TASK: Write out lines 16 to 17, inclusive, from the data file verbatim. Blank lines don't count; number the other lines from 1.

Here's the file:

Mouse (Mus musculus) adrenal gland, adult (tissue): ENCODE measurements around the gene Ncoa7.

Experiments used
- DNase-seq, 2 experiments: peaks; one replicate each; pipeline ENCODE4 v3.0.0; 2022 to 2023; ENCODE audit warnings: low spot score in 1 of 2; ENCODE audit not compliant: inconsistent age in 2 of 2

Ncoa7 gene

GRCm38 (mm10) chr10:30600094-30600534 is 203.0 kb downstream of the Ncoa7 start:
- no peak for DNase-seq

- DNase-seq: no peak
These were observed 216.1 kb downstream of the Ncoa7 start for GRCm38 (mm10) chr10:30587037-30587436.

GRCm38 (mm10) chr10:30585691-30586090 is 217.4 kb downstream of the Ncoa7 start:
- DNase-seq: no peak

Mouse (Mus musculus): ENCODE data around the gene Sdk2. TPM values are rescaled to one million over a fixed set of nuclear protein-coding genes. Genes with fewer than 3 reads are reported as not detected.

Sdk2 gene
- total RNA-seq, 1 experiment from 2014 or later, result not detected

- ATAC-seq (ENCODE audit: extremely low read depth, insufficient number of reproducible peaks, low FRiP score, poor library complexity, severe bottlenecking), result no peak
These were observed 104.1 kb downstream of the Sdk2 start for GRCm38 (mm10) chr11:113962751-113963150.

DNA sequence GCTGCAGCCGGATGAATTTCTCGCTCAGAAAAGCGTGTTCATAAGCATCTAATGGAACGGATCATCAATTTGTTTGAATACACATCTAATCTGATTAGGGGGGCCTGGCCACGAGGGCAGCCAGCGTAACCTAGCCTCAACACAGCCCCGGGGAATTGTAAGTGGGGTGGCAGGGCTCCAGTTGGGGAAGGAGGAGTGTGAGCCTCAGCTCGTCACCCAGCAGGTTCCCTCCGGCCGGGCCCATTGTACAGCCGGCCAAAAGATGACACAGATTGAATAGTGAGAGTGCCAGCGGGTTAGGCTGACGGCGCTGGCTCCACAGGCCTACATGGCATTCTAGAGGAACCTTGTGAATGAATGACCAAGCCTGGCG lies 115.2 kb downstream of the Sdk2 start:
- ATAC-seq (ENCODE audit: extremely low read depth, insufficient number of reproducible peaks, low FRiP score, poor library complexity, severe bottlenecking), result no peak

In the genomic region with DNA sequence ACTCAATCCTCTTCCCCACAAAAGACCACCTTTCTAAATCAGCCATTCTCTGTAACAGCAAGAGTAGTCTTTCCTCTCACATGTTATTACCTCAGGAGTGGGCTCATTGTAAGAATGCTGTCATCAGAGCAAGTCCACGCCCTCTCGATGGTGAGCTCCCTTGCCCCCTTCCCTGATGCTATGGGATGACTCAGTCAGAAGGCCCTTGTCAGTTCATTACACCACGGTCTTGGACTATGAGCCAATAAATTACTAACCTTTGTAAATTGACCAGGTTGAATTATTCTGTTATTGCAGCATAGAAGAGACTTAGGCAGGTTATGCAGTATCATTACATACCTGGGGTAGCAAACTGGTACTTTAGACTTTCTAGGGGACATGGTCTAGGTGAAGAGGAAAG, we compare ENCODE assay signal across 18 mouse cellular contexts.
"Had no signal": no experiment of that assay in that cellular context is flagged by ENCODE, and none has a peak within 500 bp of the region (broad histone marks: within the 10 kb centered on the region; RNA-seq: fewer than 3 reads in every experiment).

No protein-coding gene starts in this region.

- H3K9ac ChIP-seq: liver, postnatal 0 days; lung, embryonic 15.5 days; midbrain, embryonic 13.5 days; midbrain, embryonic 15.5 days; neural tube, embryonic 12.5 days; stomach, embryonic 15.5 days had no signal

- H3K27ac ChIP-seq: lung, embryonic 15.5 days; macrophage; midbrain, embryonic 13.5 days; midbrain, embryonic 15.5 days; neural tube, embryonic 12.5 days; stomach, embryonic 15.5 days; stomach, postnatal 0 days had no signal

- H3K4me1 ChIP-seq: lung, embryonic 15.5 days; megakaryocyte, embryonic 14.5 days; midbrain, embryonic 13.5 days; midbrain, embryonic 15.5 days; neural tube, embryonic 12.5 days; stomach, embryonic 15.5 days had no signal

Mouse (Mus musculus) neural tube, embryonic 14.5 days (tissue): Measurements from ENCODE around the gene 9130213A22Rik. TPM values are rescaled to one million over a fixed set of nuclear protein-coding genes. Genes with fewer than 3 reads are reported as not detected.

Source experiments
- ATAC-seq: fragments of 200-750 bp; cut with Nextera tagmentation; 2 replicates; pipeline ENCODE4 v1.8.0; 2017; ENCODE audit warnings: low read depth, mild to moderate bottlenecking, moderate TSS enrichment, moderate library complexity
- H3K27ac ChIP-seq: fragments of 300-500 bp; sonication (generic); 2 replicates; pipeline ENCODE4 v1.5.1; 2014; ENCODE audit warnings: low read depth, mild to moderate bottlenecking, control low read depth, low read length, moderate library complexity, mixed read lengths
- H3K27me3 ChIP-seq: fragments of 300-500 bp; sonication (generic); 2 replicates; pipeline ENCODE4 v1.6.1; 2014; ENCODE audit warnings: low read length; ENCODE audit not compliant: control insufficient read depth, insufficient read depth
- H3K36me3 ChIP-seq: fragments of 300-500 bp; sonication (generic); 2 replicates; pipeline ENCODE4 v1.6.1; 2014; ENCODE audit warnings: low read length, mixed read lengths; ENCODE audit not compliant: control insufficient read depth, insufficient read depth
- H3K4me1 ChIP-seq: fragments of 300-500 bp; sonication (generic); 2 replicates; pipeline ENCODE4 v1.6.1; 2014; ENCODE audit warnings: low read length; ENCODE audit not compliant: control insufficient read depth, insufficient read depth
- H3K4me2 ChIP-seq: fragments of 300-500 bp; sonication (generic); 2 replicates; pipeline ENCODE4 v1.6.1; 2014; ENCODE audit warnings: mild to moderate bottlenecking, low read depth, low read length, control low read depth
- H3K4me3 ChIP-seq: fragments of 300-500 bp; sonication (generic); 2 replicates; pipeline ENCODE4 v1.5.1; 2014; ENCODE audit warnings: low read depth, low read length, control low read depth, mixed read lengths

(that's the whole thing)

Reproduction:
DNA sequence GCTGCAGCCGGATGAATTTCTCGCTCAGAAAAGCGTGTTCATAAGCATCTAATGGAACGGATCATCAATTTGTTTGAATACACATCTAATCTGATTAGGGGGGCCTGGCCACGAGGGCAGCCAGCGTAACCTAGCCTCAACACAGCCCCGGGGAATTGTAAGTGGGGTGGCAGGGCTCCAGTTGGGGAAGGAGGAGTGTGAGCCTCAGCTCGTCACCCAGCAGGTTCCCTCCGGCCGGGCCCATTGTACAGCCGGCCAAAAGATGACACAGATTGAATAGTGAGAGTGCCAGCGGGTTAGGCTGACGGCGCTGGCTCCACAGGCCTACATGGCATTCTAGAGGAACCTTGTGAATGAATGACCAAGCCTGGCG lies 115.2 kb downstream of the Sdk2 start:
- ATAC-seq (ENCODE audit: extremely low read depth, insufficient number of reproducible peaks, low FRiP score, poor library complexity, severe bottlenecking), result no peak